Removing the reserve? The reserve is an equation that is based on the singles days usage which is set so the system will regenrate prior to running out of capacity. I do regular training on system capacities, bleed curves, water quality expectations, etc. Wether you regenerate the system with 4 pounds or 18 pounds of salt per cubic foot, you still have to set your reserve, unless you are using proportional brining or twin alternating designs. Even with proportional brining, we recommend the programming have an intermittent "full salt" regeneration done at least every tenth regeneration. I beleive the Watts 7000 based unit does just this. Upflow brining may allow for some minor improvement on this issue, at least on paper, but in the real world, due to the regeneration cycles and the mixing of the bed that occurs prior to salting, and the 2nd backwash that is common on most new systems, the upflow regeneration has dropped in popularity due to the regulated brine complexities.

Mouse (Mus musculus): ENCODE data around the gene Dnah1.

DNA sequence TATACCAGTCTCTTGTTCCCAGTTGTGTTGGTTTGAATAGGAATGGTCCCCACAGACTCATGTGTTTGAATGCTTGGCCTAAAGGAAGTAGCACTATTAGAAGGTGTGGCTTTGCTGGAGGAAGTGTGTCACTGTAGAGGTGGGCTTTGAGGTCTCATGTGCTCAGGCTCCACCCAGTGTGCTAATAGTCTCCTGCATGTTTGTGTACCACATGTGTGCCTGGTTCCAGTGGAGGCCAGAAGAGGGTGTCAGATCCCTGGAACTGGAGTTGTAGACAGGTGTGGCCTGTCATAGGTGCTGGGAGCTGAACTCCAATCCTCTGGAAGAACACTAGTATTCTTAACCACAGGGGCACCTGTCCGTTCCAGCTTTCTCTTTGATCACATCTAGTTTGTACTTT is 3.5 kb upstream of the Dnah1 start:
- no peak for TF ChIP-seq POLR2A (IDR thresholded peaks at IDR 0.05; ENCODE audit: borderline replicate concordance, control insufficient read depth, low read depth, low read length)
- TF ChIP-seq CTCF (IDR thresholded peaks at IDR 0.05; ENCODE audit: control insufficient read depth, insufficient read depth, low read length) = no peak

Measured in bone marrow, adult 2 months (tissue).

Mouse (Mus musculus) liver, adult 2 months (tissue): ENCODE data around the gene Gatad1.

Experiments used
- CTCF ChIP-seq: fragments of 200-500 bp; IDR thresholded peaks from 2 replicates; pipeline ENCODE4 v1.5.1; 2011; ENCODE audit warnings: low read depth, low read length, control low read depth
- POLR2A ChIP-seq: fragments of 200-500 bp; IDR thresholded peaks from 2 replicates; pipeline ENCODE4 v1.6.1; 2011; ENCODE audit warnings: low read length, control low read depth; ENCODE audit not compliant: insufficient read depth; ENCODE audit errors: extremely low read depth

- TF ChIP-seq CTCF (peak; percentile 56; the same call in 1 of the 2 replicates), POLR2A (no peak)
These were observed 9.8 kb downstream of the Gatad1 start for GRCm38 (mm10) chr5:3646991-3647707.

Most systems calculate the reserve or are easily adjusted so as to accomodate the system regardless of how many pounds of salt that are used. The 5600 "Econominder" still needs to be manually adjusted, but the important thing to remeber is to properly size the systems initially to maintain efficiency
Single tank systems should regenerate no more often than every fifth day, this will allow for acceptable efficiency. Anything past 5 days is more efficient, but only minimally so.
I didnt realize I as droning on this long.
Anyway, simple answer,
6# of salt per cu ft = 20,000 grains, but a hardness leakeage of 6-9 PPM is to be expected after regeneration, near the end of the systems capacity, leakage will increase considerably
8# of salt per cu. ft = 24,000 gains, hardness leakage of 3-4 PPM is to be expected after regeneration
By using a slightly higher amount of salt we have increased quality by 100%, and dropped our efficiency by 10%.
Example, how does 2 lbs less salt per regeneration equate to 16K without us knowing the capacity you start with? Or, how is anyone supposed to know what you meant to say when what you say is incomplete? If your total K of capacity is based on 8lbs getting 24K per cuft, and 20K with 6 lbs/cuft, you made and error of 4K.